GlaxoSmithKline to pay $3B for health fraud
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TRENTON, New Jersey — British drugmaker GlaxoSmithKline will pay $3 billion in fines — the largest healthcare fraud settlement in U.S. history — for criminal and civil violations involving 10 drugs that are taken by millions of people.
The Justice Department said Monday that GlaxoSmithKline PLC will plead guilty to promoting popular antidepressants Paxil and Wellbutrin for unapproved uses. The company also will plead guilty to failing to report to the government for seven years some safety problems with diabetes drug Avandia, which was restricted in the U.S. and banned in Europe after it was found in 2007 to sharply increase the risks of heart attacks and congestive heart failure.
In addition to the fine, Glaxo agreed to resolve civil liability for promoting Paxil, Wellbutrin, asthma drug Advair and two lesser-known drugs for unapproved uses. The company also resolved accusations that it overcharged the government-funded Medicaid program for some drugs, and that it paid kickbacks to doctors to prescribe several drugs including asthma drug Flovent and herpes medicine Valtrex.
Sir Andrew Witty, Glaxo’s CEO, expressed regret Monday and said the company has learned “from the mistakes that were made.”
This is the latest in a string of settlements related to drug companies putting profits ahead of patients. In recent years, the government has cracked down on drugmakers’ aggressive tactics, which include marketing medicines for unapproved uses. While doctors are allowed to prescribe medicines for any use, drugmakers cannot promote them in any way not approved by the Food and Drug Administration.
“Let me be clear, we will not tolerate health care fraud,” Deputy Attorney General James M. Cole said Monday during a news conference at the Justice Department in Washington.
In addition to the $3 billion penalty — which includes a $1 billion criminal fine and forfeiture and $2 billion to resolve civil claims — Glaxo agreed to be monitored by the government for five years to ensure the company complies with marketing and other rules. Glaxo is scheduled to plead guilty to the criminal charges and have the settlement approved at a hearing Thursday in U.S. District Court in Boston.
The case against Glaxo was originally brought in January 2003 by two whistleblowers, former Glaxo sales representatives Greg Thorpe and Blair Hamrick. In January 2011, the federal government joined in the case.
Prosecutors said Glaxo illegally promoted Paxil for treating depression in children from 1998 to 2003, even though it wasn’t approved for anyone under age 18. The company also promoted Wellbutrin from 1999 through 2003 for weight loss, sexual dysfunction, substance addictions and attention deficit hyperactivity disorder, although it was only approved for treatment of major depression.
Starting in 2001, Thorpe reported to his district manager, then to Glaxo’s human resources department and finally to Glaxo’s chief of global compliance about a number of improper marketing practices. The compliance chief eventually began an internal investigation, which confirmed Thorpe’s allegations through marketing materials and other evidence collected and from interviews with Hamrick and other sales representatives, according to lawyers for the two men.
Brian Kenney and Tavy Deming, attorneys for the two salesmen, said top management did nothing to stop the illegal practices, pressured Thorpe to resign and later fired Hamrick for allegedly not cooperating with the company’s investigation of one kickback allegation.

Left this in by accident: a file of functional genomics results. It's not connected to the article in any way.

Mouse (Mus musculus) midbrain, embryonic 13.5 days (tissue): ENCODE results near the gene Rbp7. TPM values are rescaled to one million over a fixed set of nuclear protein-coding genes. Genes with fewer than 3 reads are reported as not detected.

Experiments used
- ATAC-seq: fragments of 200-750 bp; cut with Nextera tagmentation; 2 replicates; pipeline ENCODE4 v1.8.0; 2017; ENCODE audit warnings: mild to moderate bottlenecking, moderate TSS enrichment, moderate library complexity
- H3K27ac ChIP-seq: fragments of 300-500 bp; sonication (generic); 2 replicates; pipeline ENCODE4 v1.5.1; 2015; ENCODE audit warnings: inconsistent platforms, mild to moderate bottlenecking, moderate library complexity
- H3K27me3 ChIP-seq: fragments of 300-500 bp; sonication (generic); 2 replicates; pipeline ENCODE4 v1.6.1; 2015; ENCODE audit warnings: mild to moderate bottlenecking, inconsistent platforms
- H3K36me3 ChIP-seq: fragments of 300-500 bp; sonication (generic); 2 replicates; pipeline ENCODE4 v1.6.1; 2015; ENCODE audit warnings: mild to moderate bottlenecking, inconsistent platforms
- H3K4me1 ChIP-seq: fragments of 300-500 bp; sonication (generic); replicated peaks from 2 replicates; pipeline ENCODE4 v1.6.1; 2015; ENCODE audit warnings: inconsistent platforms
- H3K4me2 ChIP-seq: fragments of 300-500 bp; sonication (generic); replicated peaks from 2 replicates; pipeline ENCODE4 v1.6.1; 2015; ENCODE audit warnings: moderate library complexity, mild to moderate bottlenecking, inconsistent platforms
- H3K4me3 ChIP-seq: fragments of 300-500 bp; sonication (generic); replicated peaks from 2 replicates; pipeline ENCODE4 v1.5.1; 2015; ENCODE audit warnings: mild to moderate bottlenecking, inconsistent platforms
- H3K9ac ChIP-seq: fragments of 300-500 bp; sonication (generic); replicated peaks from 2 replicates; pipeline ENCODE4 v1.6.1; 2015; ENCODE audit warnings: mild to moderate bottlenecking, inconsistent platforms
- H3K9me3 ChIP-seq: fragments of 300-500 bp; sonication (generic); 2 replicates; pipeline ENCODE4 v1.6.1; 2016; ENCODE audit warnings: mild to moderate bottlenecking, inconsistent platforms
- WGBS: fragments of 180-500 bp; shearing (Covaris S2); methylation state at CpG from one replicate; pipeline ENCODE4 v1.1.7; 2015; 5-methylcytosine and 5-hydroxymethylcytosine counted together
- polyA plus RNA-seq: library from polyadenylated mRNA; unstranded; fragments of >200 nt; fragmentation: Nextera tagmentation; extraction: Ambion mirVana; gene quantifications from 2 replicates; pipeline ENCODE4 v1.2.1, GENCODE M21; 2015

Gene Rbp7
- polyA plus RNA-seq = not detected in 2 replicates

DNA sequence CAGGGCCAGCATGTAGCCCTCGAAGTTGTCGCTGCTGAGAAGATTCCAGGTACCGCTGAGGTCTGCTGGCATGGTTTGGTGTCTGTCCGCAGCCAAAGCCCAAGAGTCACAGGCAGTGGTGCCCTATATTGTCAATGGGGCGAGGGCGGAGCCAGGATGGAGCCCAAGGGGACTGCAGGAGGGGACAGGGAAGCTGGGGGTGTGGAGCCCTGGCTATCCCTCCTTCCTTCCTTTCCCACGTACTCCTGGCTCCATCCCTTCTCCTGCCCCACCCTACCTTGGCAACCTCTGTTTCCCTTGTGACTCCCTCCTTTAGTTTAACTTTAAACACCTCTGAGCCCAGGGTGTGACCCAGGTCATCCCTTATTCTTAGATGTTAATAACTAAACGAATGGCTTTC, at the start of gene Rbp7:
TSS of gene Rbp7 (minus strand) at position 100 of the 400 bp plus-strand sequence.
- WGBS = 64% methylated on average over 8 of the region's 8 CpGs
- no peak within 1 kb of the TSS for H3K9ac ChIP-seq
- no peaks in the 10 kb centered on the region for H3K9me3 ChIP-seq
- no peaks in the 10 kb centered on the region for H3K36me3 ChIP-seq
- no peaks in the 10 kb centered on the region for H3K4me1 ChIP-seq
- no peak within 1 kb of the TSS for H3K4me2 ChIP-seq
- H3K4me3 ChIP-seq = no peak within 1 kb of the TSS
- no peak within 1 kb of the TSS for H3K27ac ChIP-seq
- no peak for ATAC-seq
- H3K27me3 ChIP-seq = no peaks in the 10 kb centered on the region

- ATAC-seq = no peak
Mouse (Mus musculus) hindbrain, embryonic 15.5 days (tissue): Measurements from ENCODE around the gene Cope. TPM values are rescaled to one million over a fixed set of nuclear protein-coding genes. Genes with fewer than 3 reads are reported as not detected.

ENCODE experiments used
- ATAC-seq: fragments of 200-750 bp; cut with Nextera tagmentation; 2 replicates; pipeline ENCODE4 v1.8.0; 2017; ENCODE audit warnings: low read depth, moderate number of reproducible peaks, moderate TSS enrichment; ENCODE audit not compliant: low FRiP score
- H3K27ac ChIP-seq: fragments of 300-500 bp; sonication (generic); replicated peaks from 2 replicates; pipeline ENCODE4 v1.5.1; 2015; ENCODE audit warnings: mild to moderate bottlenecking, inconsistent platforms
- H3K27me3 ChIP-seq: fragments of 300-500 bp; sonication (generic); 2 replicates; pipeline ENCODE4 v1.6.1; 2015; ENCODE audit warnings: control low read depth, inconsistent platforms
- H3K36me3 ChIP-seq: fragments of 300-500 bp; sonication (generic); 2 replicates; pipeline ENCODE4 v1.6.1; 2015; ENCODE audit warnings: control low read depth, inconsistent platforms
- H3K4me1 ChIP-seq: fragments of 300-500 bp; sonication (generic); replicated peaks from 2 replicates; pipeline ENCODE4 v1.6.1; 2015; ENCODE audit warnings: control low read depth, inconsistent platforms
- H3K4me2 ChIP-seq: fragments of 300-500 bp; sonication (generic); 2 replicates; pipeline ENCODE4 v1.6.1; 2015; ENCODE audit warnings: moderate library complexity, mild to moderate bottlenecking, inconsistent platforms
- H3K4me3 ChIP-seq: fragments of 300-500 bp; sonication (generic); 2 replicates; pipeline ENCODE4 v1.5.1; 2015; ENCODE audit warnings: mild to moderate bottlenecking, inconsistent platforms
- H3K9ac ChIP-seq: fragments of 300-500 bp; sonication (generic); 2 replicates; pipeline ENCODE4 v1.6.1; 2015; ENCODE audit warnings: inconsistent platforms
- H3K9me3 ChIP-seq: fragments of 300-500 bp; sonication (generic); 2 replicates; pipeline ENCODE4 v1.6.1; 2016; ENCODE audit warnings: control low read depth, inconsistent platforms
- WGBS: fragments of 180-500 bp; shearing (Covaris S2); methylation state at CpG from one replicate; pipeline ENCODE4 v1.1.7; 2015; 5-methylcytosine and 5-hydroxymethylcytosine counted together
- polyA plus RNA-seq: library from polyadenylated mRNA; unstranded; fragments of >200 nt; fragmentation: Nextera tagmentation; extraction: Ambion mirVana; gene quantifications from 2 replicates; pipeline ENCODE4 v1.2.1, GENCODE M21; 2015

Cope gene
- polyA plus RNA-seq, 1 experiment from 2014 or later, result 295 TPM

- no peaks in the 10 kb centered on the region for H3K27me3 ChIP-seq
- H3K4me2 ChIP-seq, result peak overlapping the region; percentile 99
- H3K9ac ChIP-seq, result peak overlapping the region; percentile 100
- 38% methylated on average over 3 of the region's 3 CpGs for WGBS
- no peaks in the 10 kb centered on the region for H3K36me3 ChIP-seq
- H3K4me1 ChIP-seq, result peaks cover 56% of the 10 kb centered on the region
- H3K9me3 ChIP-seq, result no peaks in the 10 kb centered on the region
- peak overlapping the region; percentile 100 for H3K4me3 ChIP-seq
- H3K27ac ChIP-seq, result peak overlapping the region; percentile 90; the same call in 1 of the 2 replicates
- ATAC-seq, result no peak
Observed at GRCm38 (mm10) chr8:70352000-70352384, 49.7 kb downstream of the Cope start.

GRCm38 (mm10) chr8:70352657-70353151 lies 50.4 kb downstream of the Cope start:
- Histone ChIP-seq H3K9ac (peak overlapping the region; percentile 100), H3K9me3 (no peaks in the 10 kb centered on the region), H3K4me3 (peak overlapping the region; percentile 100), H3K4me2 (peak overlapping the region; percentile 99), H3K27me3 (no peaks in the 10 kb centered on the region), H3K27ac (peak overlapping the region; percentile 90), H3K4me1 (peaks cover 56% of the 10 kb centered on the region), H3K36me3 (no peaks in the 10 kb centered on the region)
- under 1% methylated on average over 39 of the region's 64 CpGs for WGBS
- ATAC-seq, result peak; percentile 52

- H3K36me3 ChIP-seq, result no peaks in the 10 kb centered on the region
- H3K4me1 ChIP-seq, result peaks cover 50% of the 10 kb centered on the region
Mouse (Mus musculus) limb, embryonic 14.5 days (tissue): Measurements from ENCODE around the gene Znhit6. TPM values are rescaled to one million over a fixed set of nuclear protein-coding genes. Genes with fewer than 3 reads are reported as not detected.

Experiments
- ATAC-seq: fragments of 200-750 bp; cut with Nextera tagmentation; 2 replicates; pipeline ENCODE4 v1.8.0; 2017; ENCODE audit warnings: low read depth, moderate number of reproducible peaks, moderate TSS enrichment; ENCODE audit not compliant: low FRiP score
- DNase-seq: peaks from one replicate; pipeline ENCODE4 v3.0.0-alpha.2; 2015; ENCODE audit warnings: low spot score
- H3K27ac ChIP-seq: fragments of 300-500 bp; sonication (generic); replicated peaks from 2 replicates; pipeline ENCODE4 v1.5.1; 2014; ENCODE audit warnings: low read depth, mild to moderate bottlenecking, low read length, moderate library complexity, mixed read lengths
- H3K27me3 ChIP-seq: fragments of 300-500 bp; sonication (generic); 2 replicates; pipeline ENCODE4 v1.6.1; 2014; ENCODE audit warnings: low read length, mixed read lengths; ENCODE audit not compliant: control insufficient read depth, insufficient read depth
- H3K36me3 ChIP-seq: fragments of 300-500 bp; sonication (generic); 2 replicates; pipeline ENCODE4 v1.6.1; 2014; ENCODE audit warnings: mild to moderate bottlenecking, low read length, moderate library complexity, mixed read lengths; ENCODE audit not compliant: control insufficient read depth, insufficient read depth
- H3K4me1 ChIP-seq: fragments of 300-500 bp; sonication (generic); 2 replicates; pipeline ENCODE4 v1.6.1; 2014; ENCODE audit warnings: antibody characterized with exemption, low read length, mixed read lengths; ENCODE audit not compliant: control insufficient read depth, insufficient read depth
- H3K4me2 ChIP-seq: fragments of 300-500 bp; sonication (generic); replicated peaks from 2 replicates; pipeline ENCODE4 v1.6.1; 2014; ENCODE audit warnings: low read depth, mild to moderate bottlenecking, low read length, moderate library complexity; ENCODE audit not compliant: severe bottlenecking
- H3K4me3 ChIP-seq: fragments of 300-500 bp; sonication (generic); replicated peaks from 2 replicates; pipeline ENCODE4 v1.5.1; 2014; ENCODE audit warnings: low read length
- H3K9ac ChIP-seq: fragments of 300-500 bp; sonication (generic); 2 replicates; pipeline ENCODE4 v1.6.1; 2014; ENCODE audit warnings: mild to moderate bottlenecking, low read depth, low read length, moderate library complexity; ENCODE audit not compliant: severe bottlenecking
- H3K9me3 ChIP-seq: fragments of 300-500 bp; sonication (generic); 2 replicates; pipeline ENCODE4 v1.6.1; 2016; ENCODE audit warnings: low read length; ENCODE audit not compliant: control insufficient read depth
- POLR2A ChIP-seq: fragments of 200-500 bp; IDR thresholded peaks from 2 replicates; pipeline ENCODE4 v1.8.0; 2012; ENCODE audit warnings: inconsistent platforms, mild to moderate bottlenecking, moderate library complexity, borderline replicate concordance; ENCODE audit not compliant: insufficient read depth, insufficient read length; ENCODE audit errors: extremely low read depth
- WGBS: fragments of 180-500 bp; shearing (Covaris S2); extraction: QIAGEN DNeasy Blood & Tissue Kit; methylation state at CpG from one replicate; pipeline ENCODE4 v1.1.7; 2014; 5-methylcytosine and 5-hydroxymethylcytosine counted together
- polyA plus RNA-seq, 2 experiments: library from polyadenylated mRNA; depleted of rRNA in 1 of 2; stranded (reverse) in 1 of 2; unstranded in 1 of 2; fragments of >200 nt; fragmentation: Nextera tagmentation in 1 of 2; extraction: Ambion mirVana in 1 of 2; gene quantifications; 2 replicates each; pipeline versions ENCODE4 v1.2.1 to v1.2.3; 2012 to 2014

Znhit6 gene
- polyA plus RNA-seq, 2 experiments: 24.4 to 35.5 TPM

According to Deming, Hamrick reported that at a 2000 regional meeting of sales representatives in Las Vegas, they were directed to promote Wellbutrin as the drug that makes patients happy, skinny and sexually turned on, part of a catchy national slogan repeated to doctors.
Thorpe said in a statement Monday that he was penalized after he reported kickbacks being paid to doctors and sales reps encouraging doctors to promote drugs for unapproved uses, including using Paxil and Wellbutrin in children.
“In the end, I was told that my concerns were not valid. I was put on leave” after a 24-year career, Thorpe wrote. He added that he was told to either “take a severance package or go back to work for the same people, doing the same things I had reported to management.”
Thorpe and Hamrick, plus two other sales rep whistleblowers who joined the case shortly after them, will receive an as-yet undecided portion of the $3 billion.
The Glaxo case underscores how aggressive the Justice Department has become in pursuing such conduct. In a May settlement, Abbott Laboratories pleaded guilty and agreed to pay the government a $700 million criminal fine and forfeiture for promoting Depakote, approved for bipolar disorder and epilepsy, for use in patients with dementia and autism. That was on top of civil settlements with numerous states and the federal government totaling $800 million.
Prior to the Glaxo settlement, the record-setting case involved Pfizer Inc., the world’s biggest drugmaker. It paid the government $2.3 billion in 2009 in criminal and civil fines for improperly marketing 13 different drugs, including erectile-dysfunction drug Viagra and cholesterol fighter Lipitor, the top-selling drug in the world for years. Pfizer was accused of encouraging doctors to prescribe its drugs with free golf, massages and junkets to posh resorts.
“For far too long, we have heard that the pharmaceutical industry views these settlements merely as the cost of doing business,” said Acting Assistant Attorney General Stuart F. Delery, head of Justice’s civil division. “Today’s resolution seeks not only to punish wrongdoing and recover taxpayer dollars, but to ensure GSK’s future compliance with the law.”
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